27
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The numbers $ 2, \ldots, 2015 $ are written on a blackboard. Each minute any two numbers $ x $ and $ y $ are wiped out and are replaced by two numbers $\displaystyle \frac { 4x + 3y } { 5 } $ and $\displaystyle \frac { 24x - 7y } { 25 } $.

Is it possible that after some time the numbers $ 1, \ldots, 2014 $ are written on the blackboard ?

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  • 11
    $\begingroup$ I assume that $(3,4,5)$ and $(7,24,25)$ being Pythagorean triples has something to do with the solution... $\endgroup$ – GentlePurpleRain Oct 15 '15 at 19:26
  • 11
    $\begingroup$ Also possibly relevant: $(\frac{4i+3}{5})^2=\frac{24i-7}{25}$ $\endgroup$ – f'' Oct 15 '15 at 23:18
  • 11
    $\begingroup$ Are we assuming all the numbers are integers? Do fractions get written up, or are they rounded? $\endgroup$ – Callum Bradbury Oct 16 '15 at 13:23
  • 3
    $\begingroup$ $14(\frac{4x+3y}{5})^2+25(\frac{24x-7y}{25})^2=32x^2+7y^2$ $\endgroup$ – f'' Oct 16 '15 at 17:26
  • 4
    $\begingroup$ @Haobin Do you know the answer? $\endgroup$ – ghosts_in_the_code Oct 25 '15 at 15:43
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Answer

Yes it is possible.

The (maybe) interesting details

I started by creating a huge HTML table containing an overview of the generated values (right click the image and select "View image" for bigger version):

table

I ignored non integer values, therefore most of the fields are empty. The integer values form a regular pattern. The highlighted fields are the ones which keep one of the values unchanged. In addition to the 3 variants mentioned by GentlePurpleRain above, there is one more which uses negative values.

Using a highlighted red field it's possible to increase a single value while keeping the other unchanged. Using a highlighted blue field allows to decrease a single value. However, this is not enough to solve the puzzle. The next step was to increase the complexity. Look at the field representing [6, 17] -> [15, 1]. This changes two values, but we can restore one of them in a second step, namely [15 30] -> [30 6]. The effect of both these replacements is [17] -> [1].

There are more possibilities, e.g. [255, 510] -> [510, 102] and [102, 289] -> [255, 17] result in [289] -> [17]. Together with the previous combination we have [289] -> [1].

This can be continued further, which I have done using a computer program. It starts with the highlighted fields, and in each iteration adds more possible single number transformations to the list, until it finds the transformation [2015] -> [1]. See next chapter for the result.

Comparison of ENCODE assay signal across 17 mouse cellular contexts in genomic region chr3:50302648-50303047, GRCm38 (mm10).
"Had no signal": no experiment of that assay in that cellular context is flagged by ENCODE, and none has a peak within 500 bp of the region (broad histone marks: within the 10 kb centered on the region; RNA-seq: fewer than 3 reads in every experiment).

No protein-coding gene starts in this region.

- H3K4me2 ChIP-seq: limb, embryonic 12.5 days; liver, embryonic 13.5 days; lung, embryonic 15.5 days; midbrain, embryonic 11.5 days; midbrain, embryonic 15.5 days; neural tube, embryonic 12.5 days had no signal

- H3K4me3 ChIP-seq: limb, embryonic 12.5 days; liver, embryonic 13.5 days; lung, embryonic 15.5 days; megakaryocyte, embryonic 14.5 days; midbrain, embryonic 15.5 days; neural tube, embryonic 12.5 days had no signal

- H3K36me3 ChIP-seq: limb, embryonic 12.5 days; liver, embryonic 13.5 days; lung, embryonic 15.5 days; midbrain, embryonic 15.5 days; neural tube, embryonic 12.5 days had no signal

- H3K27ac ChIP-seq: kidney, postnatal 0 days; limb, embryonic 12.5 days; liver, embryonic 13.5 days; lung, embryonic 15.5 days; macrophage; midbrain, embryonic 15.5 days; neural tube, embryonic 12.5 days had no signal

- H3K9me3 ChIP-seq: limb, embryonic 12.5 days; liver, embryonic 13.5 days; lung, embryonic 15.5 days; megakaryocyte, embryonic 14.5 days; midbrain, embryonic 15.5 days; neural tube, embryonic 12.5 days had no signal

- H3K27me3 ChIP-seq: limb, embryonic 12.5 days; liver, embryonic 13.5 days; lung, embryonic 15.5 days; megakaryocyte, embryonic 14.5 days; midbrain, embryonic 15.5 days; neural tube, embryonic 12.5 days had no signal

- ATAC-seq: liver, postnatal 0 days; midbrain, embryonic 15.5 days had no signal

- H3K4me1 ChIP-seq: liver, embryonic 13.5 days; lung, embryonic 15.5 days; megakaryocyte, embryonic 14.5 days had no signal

The ugly details

Here is a possible sequence. It's not necessarily the shortest one, it's the one which was easiest to find.

Replacement Surplus Missing
. [2015] [1]
[300, 100] -> [300, 260] [260, 2015] [1, 100]
[180, 260] -> [300, 100] [300, 2015] [1, 180]
[300, 600] -> [600, 120] [120, 2015] [1, 180]
[135, 120] -> [180, 96] [96, 2015] [1, 135]
[96, 97] -> [135, 65] [65, 2015] [1, 97]
[120, 65] -> [135, 97] [135, 2015] [1, 120]
[96, 72] -> [120, 72] [135, 2015] [1, 96]
[135, 120] -> [180, 96] [180, 2015] [1, 120]
[252, 189] -> [315, 189] [180, 315, 2015] [1, 120, 252]
[315, 180] -> [360, 252] [360, 2015] [1, 120]
[360, 720] -> [720, 144] [144, 2015] [1, 120]
[167, 144] -> [220, 120] [220, 2015] [1, 167]
[308, 231] -> [385, 231] [220, 385, 2015] [1, 167, 308]
[385, 220] -> [440, 308] [440, 2015] [1, 167]
[440, 880] -> [880, 176] [176, 2015] [1, 167]
[176, 7] -> [145, 167] [145, 2015] [1, 7]
[375, 750] -> [750, 150] [145, 150, 2015] [1, 7, 375]
[150, 425] -> [375, 25] [25, 145, 2015] [1, 7, 425]
[450, 25] -> [375, 425] [145, 375, 2015] [1, 7, 450]
[375, 250] -> [450, 290] [145, 290, 2015] [1, 7, 250]
[290, 30] -> [250, 270] [145, 270, 2015] [1, 7, 30]
[225, 450] -> [450, 90] [90, 145, 270, 2015] [1, 7, 30, 225]
[90, 255] -> [225, 15] [15, 145, 270, 2015] [1, 7, 30, 255]
[270, 15] -> [225, 255] [145, 225, 2015] [1, 7, 30]
[225, 450] -> [450, 90] [90, 145, 2015] [1, 7, 30]
[270, 90] -> [270, 234] [145, 234, 2015] [1, 7, 30]
[390, 130] -> [390, 338] [145, 234, 338, 2015] [1, 7, 30, 130]
[234, 338] -> [390, 130] [145, 390, 2015] [1, 7, 30]
[145, 390] -> [350, 30] [350, 2015] [1, 7]
[315, 105] -> [315, 273] [273, 350, 2015] [1, 7, 105]
[189, 273] -> [315, 105] [315, 350, 2015] [1, 7, 189]
[224, 168] -> [280, 168] [280, 315, 350, 2015] [1, 7, 189, 224]
[315, 280] -> [420, 224] [350, 420, 2015] [1, 7, 189]
[420, 315] -> [525, 315] [350, 525, 2015] [1, 7, 189]
[350, 525] -> [595, 189] [595, 2015] [1, 7]
[595, 2015] -> [1685, 7] [1685] [1]
[60, 20] -> [60, 52] [52, 1685] [1, 20]
[36, 52] -> [60, 20] [60, 1685] [1, 36]
[55, 60] -> [80, 36] [80, 1685] [1, 55]
[112, 84] -> [140, 84] [80, 140, 1685] [1, 55, 112]
[140, 80] -> [160, 112] [160, 1685] [1, 55]
[160, 320] -> [320, 64] [64, 1685] [1, 55]